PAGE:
No Refunds Given – M&S loses break clause case

In January 2013, Marks & Spencer won a landmark case in the High Court to allow the tenant an apportionment of rent paid following the exercise of a break right. The Court of Appeal has now overturned that decision, which is good news for landlords, but also provides clarity for tenants when exercising a break right subject to conditions.

20 May 2014

In order to correctly exercise a break right in a lease, a tenant must comply strictly with any conditions imposed as part of that right. Commonly, break conditions will include payment of all rent due up to the break date. If the rent is payable quarterly in advance, the entire rent quarter must be paid, even if the break date falls in the middle of a rental quarter, and will not be refunded unless expressly provided for in the lease. This Court of Appeal decision reaffirms this position.

M&S had entered into four materially identical leases of The Point, Paddington, each for 12 years from 2006 to 2018. The annual rent of the lease in consideration was £919,800 plus VAT per annum payable quarterly in advance. The lease included a break right on 24 January 2012 on six months’ notice, conditional on there being no arrears of rent on the break date. The break clause also required payment of a break penalty equal to a year's rent on or prior to the break date.

Despite M&S being issued with an invoice for the rent, service charge, and a car park licence fee for the period from the December 2011 quarter day to the break date only, M&S paid the entire quarter’s rents, to ensure compliance with the break conditions, and subsequently paid the break penalty. After the break date M&S subsequently issued a claim for the 'overpaid' rent, plus insurance which had been paid previously.  The landlord argued that the invoice had been incorrectly issued, and the tenant was not entitled to a refund.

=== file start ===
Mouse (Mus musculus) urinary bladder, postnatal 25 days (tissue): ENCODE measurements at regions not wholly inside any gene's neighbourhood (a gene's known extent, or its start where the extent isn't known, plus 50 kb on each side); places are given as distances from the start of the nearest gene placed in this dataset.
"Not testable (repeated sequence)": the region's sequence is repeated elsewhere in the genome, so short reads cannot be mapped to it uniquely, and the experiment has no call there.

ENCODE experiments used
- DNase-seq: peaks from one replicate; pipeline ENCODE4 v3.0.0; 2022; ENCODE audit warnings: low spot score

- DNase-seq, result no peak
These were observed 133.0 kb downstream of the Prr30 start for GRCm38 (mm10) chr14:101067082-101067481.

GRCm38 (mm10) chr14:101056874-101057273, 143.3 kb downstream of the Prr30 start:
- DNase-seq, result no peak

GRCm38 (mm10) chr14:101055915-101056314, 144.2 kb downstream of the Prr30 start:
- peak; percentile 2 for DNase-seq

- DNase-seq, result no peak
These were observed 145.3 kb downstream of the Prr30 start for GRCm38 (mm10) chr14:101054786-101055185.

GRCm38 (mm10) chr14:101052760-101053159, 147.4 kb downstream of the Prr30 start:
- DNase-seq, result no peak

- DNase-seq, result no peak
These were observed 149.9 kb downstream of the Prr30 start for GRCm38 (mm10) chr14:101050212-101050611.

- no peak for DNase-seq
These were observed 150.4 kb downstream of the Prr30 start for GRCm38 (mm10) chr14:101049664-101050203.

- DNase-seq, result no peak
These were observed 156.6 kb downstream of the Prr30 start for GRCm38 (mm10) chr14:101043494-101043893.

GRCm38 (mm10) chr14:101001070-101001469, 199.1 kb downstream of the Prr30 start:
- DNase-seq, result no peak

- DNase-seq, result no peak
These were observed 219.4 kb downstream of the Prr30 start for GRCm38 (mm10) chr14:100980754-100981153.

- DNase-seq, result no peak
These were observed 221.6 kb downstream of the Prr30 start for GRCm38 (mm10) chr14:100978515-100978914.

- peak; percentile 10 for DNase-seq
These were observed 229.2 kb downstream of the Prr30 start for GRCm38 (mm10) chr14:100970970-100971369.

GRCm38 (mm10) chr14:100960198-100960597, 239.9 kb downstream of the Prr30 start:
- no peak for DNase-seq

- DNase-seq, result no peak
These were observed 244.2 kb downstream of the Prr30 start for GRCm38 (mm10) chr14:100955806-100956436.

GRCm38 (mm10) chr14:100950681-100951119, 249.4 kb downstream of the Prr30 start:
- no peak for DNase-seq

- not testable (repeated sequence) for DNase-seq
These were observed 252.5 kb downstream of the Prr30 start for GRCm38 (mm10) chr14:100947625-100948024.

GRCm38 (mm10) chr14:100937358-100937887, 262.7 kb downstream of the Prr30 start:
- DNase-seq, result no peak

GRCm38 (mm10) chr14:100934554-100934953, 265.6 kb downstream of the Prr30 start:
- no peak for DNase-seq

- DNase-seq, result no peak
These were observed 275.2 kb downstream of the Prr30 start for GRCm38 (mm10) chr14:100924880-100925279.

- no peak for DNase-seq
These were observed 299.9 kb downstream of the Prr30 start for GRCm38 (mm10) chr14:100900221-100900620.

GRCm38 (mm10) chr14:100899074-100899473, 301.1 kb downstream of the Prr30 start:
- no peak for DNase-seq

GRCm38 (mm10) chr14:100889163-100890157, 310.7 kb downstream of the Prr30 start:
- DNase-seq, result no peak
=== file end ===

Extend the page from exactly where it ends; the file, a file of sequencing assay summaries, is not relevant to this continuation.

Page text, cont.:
At the break date, M&S had to satisfy two conditions for the break to be effective. Since the break penalty had not been paid prior to 25 December 2011, it had not been certain that the lease would end on 24 January 2012.  If this break condition had not been satisfied on the break date, the lease would have continued beyond that point. Therefore the landlord was entitled to a full quarter's rent on 25 December 2011.

The Court of Appeal disagreed with the High Court’s judgment that a term could reasonably be implied into a lease to apportion the rent following a break date.  The Court of Appeal considered that the lease, read as a whole against the relevant background, would not reasonably be understood to include such a term.

A court may imply a term into a contract if it is necessary to achieve the parties’ express agreement. The test is an objective one, and in this case the Court of Appeal found that there was little evidence of communication to that effect.

The result of the case is that instead of the £1.1m apportionment M&S received following the High Court decision, it could retain only £204,972 and is to repay the remaining £986,647, including interest to the landlord. The Court of Appeal confirmed the view that the tenant was entitled to repayment of any advance service charges it had paid which had not been spent by the landlord before the break date.

This decision has reaffirmed the view that a tenant should only be entitled to a refund of any rent paid for the period after a break date if the lease contains an express provision to that effect.  If a break date is not going to be the last day of a rent period, tenants’ lawyers should seek to negotiate an apportionment clause and both parties would be well advised to include a statement on this in the heads of terms for any new lease. This is particularly important in cases where a break right is conditional on the tenant paying a full quarter's rent.

The Shepherd and Wedderburn property team have wide experience in dealing with service, acceptance and interpretation of break provisions in leases.

Please contact Katie Logan on +44 (0)207 429 4683 or for further information.

Author acknowledgement: Richard Roberts